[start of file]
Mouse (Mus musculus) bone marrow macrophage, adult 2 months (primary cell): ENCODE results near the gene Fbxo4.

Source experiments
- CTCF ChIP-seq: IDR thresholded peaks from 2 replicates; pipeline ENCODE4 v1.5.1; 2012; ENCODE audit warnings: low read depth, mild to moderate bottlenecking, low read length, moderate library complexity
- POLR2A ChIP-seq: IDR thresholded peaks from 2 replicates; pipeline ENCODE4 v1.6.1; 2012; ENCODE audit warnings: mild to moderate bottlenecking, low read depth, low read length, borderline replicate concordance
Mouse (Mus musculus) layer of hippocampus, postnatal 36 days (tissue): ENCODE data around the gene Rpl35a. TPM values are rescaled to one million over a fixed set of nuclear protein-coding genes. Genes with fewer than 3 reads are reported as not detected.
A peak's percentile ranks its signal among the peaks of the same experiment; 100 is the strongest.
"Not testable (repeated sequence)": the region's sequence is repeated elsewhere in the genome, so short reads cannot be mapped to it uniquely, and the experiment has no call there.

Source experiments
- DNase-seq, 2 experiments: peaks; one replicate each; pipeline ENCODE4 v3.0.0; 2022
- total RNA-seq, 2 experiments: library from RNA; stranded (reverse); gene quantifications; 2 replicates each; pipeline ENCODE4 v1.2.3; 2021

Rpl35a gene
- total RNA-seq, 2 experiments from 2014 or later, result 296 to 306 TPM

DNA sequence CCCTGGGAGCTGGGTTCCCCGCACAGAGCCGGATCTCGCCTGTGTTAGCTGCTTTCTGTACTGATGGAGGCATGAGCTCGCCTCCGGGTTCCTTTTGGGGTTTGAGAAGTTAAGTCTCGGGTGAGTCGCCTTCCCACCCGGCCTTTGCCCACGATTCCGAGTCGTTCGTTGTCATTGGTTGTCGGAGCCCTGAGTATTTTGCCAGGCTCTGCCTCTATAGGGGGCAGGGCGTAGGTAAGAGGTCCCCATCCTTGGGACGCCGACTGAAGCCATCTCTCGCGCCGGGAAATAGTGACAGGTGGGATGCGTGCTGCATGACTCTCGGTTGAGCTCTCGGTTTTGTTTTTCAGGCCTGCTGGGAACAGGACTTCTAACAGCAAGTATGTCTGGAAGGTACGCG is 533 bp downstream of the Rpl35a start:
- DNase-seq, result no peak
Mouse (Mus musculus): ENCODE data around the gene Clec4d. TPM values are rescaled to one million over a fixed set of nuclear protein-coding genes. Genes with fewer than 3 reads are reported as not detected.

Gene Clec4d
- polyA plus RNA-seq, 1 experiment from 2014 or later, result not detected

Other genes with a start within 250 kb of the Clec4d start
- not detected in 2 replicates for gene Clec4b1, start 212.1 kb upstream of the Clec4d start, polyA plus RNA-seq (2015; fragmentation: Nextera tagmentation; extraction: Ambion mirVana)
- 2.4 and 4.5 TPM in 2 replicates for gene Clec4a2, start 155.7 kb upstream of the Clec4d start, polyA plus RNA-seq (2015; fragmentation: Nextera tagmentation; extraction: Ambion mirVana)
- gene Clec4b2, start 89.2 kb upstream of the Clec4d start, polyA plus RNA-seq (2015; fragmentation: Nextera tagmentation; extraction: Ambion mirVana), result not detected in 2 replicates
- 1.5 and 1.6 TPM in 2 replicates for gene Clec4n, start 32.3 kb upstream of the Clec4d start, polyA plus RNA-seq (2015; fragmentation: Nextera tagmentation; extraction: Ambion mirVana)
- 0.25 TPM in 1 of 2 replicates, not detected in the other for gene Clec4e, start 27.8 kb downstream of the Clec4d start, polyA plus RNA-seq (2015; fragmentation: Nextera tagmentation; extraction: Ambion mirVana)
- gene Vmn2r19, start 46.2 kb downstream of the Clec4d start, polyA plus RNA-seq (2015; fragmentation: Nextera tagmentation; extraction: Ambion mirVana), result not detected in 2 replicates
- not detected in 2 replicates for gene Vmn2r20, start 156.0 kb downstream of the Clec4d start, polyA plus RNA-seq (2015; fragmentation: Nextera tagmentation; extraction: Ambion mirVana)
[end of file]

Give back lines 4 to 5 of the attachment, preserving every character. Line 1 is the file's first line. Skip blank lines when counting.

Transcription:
- POLR2A ChIP-seq: IDR thresholded peaks from 2 replicates; pipeline ENCODE4 v1.6.1; 2012; ENCODE audit warnings: mild to moderate bottlenecking, low read depth, low read length, borderline replicate concordance
Mouse (Mus musculus) layer of hippocampus, postnatal 36 days (tissue): ENCODE data around the gene Rpl35a. TPM values are rescaled to one million over a fixed set of nuclear protein-coding genes. Genes with fewer than 3 reads are reported as not detected.